Our approach is interdisciplinary, drawing from sociology, feminist and gender studies, queer theory, anti-colonial and anti-racist studies, history, geography, anthropology, and cultural studies. Our major objective is to devise tools to problematize, historicize, and pluralize sexuality as complex human expression mediated by social cleavages of gender, class, race, ethnicity, dis/ability, geography and citizenship. We turn our intersectional analytical framework to themes of homo, bi and heterosexualities, cis-normativity, masturbation, medicalized sexuality, pornography, racist beauty standards, racialized and Indigenous sexualities, cross-generational tensions, popular culture, gender-based sexual violence, sex work, and exotic dancing. We probe how our sexual and erotic selves have been, and continue to be, shaped by broad social, economic, and political relations in contexts of settler colonialism and late capitalism in the West, primarily Canada and the US in the 20th and 21st centuries. Students are encouraged to approach topics with a curious, inquisitive mind as befits the doing of Sociology. Those offended by what some consider ‘deviant’ and ‘abnormal’ will discover that this course is not for them.”

Summer Term 1, 2018
Teaching Assistant. SOCI 200. Sociology of Family.
Instructor: Oral Robinson

“An introduction to contemporary family forms and relations.”

Winter Term 2, 2018
Teaching Assistant. SOCI 302A. Ethnic and Racial Inequality.
Instructor: Wendy Roth

“Racism, discrimination, and social inequalities between ethnic and racial groups are problems that continue to plague most societies in the 21st century. This course is designed to provide students with a theoretical and empirical grounding to assess these patterns. The course examines definitions and theoretical models of how race and ethnicity can be understood, and considers how ethnic and racial identities are socially reproduced and transformed. We will examine racial and ethnic inequalities that exist today and the historical formation of group relations in the Canadian context. Together we will consider both micro-theoretical concepts – those which seek to explain behaviour and attitudes at the individual level (for example, racism, prejudice, and discrimination as it occurs between individuals) – and macro-theoretical explanations of unequal race relations – those which focus on wider structural influences that shape those individual-level actions. The course asks how social structures and institutions have shaped ethnic and racial inequality in Canada and elsewhere. Ideally, students will come away from the class with an understanding of the patterns and social structures causing ethnic and racial inequality in Canada and beyond and ideas for ways to reduce those inequalities.”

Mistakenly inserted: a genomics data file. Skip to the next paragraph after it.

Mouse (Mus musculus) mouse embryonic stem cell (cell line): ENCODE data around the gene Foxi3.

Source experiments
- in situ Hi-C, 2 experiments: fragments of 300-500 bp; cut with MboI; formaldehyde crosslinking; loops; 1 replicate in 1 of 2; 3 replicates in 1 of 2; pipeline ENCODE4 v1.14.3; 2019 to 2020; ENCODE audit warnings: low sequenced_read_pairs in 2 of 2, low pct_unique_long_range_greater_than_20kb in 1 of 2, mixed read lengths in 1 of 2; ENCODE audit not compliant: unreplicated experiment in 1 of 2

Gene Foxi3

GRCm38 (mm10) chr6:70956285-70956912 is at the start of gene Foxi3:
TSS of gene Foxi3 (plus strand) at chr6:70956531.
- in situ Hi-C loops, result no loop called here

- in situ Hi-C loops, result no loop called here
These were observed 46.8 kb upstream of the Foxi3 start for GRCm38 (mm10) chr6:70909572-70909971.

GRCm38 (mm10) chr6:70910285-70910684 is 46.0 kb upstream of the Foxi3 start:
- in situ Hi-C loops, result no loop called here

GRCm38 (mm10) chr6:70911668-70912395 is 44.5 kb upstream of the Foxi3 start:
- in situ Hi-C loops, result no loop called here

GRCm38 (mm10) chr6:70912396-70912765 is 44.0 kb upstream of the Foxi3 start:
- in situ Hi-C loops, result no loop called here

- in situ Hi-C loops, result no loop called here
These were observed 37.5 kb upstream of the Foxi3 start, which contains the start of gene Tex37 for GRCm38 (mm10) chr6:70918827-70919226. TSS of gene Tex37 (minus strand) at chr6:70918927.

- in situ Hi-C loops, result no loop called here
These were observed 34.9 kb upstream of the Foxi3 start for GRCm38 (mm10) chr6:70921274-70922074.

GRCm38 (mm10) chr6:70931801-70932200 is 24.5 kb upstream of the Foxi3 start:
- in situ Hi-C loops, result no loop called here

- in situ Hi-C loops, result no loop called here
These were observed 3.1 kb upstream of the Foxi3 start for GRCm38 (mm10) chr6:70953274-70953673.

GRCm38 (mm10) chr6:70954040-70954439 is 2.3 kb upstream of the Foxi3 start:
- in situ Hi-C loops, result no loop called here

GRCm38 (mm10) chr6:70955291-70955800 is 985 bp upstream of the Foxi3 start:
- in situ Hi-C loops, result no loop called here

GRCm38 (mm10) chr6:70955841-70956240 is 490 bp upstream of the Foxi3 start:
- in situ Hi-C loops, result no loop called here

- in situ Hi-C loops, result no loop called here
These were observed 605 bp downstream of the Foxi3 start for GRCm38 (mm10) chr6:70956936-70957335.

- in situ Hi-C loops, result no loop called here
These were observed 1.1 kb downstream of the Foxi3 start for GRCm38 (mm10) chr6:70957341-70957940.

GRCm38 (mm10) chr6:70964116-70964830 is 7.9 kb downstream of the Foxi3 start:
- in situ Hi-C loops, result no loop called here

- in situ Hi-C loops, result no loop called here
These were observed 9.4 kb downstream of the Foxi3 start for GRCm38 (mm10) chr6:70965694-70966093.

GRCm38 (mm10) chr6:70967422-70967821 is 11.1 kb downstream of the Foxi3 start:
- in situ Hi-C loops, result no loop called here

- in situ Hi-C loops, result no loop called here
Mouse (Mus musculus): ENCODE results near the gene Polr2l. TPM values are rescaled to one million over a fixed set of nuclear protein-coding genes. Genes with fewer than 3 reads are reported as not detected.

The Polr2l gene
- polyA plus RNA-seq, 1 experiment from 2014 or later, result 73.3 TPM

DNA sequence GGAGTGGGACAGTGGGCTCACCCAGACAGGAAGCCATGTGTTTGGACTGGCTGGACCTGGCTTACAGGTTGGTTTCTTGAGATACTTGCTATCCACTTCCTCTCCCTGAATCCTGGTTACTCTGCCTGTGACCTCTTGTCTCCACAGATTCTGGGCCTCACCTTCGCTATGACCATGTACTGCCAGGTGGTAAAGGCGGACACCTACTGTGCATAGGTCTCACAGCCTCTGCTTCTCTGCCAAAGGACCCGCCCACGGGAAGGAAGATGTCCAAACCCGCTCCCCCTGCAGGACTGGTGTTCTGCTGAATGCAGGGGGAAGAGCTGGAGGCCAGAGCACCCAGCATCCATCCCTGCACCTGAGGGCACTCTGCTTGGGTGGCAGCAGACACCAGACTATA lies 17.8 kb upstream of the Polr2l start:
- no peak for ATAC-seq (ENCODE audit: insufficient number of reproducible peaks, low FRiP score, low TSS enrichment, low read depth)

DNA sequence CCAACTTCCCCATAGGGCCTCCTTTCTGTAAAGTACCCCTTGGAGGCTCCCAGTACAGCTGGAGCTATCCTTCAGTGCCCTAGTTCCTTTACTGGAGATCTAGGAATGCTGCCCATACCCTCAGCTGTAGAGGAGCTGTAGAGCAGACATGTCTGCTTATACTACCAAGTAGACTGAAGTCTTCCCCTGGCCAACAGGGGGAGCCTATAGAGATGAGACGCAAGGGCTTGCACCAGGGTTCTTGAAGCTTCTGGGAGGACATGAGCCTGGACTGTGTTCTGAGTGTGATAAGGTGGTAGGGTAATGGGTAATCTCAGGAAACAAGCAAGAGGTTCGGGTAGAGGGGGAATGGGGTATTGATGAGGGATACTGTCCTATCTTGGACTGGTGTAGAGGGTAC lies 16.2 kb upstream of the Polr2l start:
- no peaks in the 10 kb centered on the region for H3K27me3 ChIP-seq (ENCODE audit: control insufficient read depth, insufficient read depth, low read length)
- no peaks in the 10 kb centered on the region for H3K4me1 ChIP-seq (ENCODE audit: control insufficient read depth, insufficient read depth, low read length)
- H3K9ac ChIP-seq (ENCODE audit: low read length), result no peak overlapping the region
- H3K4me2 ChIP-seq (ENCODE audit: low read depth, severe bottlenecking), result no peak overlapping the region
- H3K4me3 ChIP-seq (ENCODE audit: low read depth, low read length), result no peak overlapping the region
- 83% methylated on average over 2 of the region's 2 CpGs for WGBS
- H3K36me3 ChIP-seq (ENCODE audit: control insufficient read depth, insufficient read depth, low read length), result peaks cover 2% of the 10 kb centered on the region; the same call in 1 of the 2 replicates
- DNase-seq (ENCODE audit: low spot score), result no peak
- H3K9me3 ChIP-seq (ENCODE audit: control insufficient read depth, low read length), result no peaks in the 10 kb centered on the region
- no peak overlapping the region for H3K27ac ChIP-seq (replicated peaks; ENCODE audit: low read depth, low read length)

Winter Term 1, 2017
Teaching Assistant. SOCI 415. Theories of Family and Kinship.
Instructor: Sinikka Elliott

“This course will introduce you to theoretical perspectives on family and kinship. We will examine theories that address a variety of family-related questions such as: How and why do families come together, come apart, accomplish the caring work of family, experience conflict and solidarity, and reflect, reproduce, and resist inequalities? What do commonly-shared ideas about marriage, parenthood, and childhood mean for how people “do” family life? How and why do families change over the life course? Throughout the course, we will also consider the ways dominant discourses around the family shape the questions researchers ask and the theories they construct, with a particular focus on the intersections of race, class, gender, sexuality, and age inequalities. Students are expected to describe, understand, and contrast family theories and to develop critical thinking skills by breaking down theories and linking ideas to other theories and, ultimately, to contemporary family life.”

Summer Term 2, 2017
Teaching Assistant. SOCI 200. Sociology of Family.
Instructor: Oral Robinson

“An introduction to contemporary family forms and relations.”

Relevant Work Experience:
Editorial Assistant, Journal of Health and Social Behavior, 2016–2017
Supervisor: Andrea Polonijo

Research Assistant, NORC at the University of Chicago, 2015–2016
Supervisor: Stuart Michaels

Previous Degrees:
M.A. in the Social Sciences (MAPSS), The University of Chicago, 2015
B.A. in Religion Studies, Lehigh University, 2011
B.A. in Political Science, Lehigh University, 2010

Previous Advisors:
Edward O. Laumann, The University of Chicago
Nandini Deo, Lehigh University

Sociology Graduate Scholarship, The University of British Columbia, 2017–2018

Four Year Fellowship (FYF) For PhD Students, The University of British Columbia, 2016–2020

Four Year Fellowships (4YF) Tuition Award, The University of British Columbia, 2016–2020

International Tuition Award, The University of British Columbia, 2016–2020

Fellowship, Third Coast Center for AIDS Research (TC-CFAR) and Sexualities Project (SPAN), “Pleasure/Danger: An Interdisciplinary Exploration of Sexual Pleasure and Sexual Risk” TC-CFAR and SPAN, The University of Chicago and Northwestern University, 2015–2016

Half Tuition Scholarship, The University of Chicago, 2014–2015

Full Tuition Scholarship, Lehigh University, 2010–2011

Social Sciences Thesis Research Grants, Lehigh University, 2010–2011